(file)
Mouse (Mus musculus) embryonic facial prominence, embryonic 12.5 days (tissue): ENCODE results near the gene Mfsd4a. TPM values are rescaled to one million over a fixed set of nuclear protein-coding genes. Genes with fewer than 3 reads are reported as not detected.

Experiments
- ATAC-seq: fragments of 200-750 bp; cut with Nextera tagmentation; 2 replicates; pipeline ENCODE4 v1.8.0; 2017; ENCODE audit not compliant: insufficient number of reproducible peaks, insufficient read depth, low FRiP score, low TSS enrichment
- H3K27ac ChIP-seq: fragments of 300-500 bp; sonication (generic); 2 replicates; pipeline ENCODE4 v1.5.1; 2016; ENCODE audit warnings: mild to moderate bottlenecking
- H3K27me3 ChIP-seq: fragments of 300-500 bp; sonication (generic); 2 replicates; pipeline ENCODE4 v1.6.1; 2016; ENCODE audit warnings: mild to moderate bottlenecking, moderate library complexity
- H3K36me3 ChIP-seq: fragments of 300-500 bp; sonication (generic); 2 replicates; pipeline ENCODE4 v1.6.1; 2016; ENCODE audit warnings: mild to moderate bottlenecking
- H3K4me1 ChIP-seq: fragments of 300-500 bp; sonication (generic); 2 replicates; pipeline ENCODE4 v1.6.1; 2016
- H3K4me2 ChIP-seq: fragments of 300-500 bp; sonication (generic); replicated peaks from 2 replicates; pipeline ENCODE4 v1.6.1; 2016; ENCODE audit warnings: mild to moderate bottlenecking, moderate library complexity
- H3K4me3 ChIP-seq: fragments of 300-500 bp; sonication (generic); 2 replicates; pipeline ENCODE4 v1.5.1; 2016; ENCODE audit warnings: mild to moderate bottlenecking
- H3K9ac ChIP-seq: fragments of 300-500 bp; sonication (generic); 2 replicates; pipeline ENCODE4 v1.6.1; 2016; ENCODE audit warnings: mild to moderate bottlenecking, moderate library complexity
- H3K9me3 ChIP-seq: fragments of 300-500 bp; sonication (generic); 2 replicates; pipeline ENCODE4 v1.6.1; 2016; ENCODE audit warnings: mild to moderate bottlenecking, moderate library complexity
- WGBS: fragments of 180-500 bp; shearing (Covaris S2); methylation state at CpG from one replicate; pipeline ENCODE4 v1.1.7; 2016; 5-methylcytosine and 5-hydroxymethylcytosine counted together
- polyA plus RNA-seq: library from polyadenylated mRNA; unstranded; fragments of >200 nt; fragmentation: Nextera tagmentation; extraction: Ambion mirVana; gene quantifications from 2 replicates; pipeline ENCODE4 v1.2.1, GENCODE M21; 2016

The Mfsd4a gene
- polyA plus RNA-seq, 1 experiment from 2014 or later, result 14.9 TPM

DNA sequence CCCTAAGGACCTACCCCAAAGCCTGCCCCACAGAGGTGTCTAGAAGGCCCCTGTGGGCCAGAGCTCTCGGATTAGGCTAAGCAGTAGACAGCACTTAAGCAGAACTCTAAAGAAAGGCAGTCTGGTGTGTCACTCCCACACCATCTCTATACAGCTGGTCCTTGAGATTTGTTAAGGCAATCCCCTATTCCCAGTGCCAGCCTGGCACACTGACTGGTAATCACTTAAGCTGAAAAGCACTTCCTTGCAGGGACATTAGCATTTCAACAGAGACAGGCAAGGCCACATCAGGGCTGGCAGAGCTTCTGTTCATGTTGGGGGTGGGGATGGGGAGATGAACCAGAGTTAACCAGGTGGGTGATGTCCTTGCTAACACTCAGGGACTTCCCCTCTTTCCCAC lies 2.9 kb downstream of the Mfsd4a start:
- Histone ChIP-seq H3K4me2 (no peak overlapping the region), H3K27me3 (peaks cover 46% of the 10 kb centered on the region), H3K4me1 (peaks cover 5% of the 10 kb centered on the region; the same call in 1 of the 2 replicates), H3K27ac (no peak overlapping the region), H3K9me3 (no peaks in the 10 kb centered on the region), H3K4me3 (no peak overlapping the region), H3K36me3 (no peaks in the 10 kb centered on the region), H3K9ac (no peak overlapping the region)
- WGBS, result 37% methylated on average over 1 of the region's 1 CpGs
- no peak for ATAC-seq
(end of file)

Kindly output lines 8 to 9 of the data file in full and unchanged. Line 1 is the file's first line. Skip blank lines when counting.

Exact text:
- H3K4me2 ChIP-seq: fragments of 300-500 bp; sonication (generic); replicated peaks from 2 replicates; pipeline ENCODE4 v1.6.1; 2016; ENCODE audit warnings: mild to moderate bottlenecking, moderate library complexity
- H3K4me3 ChIP-seq: fragments of 300-500 bp; sonication (generic); 2 replicates; pipeline ENCODE4 v1.5.1; 2016; ENCODE audit warnings: mild to moderate bottlenecking